Kristen Stewart, who was brilliant as an exhausted teacher in Certain Women, reunited with Clouds of Sils Maria director Olivier Assayas for a fascinating Parisian thriller titled Personal Shopper. In a film of deepening intrigue, Stewart showed yet another level to her talent as she gifted us a stunning solitary lead performance. It will be exciting to see how Stewart (without Assayas) will try to top this exceptional work in 2018 and beyond.
Rooney Mara bravely took on the deeply troubling subject of paedophilia in Benedict Andrews’ Una. The actress played a troubled victim who finds herself in the confides of a labyrinthically warehouse with her abuser (played by Ben Mendelsohn).
Mara, who like Stewart can stake a claim for the best actor of the moment, also captivated in David Lowery’s A Ghost Story – a film of audacious concept and immaculate execution. Mara eating a pie for an unbroken four-minute shot – and remaining utterly captivating while doing so – says all you need to know about this meditative and ethereally beautiful work.
A Pile of Superheroes
In contrast to the quiet elegance of A Ghost Story, Gal Gadot and Patty Jenkins wowed audiences with their empowering film Wonder Woman. The film’s critical and financial success proved to any doubters that women – in front and behind the camera – can carry the weight of big blockbuster superheroes.
On the topic of superheroes, DC failed to live up to the hype (once again) with their woefully assembled movie Justice League. Despite having Batman, Wonder Woman and others at their disposal, DC’s Justice League was overshadowed by Marvel’s more light-hearted offerings of Thor: Ragnarok, Spider-Man: Homecoming and Guardians of the Galaxy: Vol 2.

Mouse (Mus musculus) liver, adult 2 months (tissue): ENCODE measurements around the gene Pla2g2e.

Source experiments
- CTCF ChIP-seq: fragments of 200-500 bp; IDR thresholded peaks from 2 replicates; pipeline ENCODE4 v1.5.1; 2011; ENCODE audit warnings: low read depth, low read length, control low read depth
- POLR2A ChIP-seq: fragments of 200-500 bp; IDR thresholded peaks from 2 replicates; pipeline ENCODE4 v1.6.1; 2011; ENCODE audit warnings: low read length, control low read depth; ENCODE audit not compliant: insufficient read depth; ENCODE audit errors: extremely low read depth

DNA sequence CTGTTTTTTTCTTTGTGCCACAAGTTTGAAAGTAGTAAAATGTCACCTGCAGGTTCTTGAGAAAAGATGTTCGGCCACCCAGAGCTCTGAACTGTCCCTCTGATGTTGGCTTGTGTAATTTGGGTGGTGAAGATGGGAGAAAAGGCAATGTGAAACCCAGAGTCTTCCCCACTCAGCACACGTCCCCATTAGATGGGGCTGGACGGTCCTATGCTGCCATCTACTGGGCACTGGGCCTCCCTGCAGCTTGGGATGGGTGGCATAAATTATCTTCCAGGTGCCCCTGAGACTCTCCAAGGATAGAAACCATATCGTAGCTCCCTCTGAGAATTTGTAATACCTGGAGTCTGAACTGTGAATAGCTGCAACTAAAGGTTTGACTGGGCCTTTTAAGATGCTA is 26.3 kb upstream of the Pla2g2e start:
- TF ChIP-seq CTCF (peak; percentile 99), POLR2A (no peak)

Although none of them hit the (antithetically dark) comedic heights of Armando Iannucci’s The Death of Stalin and the exhilarating action of Edgar Wright’s Baby Driver, they all made for comforting popcorn preludes to 2018’s highly-anticipated Avengers: Infinity War.
The pick of the superhero pile in 2017 might just have been James Mangold’s Logan, a John Wayne-worthy swansong for Hugh Jackman’s clawed cowboy Wolverine to stride into the sunset.
There was an unlikely hero to be found in German cinema this year. Maren Ade’s Toni Erdmann, already set for an imminent US remake, presented almost three hours of ingenuously silly humour in a comedy that saw father (Peter Simonischek) make bumbling attempts to reconnect with his daughter (Sandra Hüller).
There was family turmoil in greater and darker proportions across European cinema with Michael Haneke’s Happy End, Yorgos Lanthimos’s Killing of a Sacred Dear, Paul Verhoeven’s Elle and Xavier Dolan’s It’s Only the End of the World. Perhaps a reflection of Europe’s post-Brexit family fractures, a union going through a drawn out and messy divorce.
Julia Ducouranu’s genre-blending Raw continued this theme with delicious style and Cronenberg-esque body horror. Not to forget, Garance Marillier’s transformative lead performance – one that places her alongside co-star Ella Rumpf and The Graduations’ Maria-Victoria Dragus as Europe’s finest upcoming stars.
Pain, loss and Instagram
Fractured families were also a focus in American cinema. Kenneth Lonergan’s Manchester by the Sea, set in a frozen Boston suburb, showed a man (played expertly by Casey Affleck) whose emotions had fallen dormant following an unimaginably tragic family incident.
Taylor Sheridan’s Wind River also took to snowy weather to tell the thrilling and tragic story of murder on an Indian Reservation. Sheridan, once again telling stories with reference to the Native’s plight, reaffirmed his storytelling talents after his notably successes on Sicario and Hell or High Water.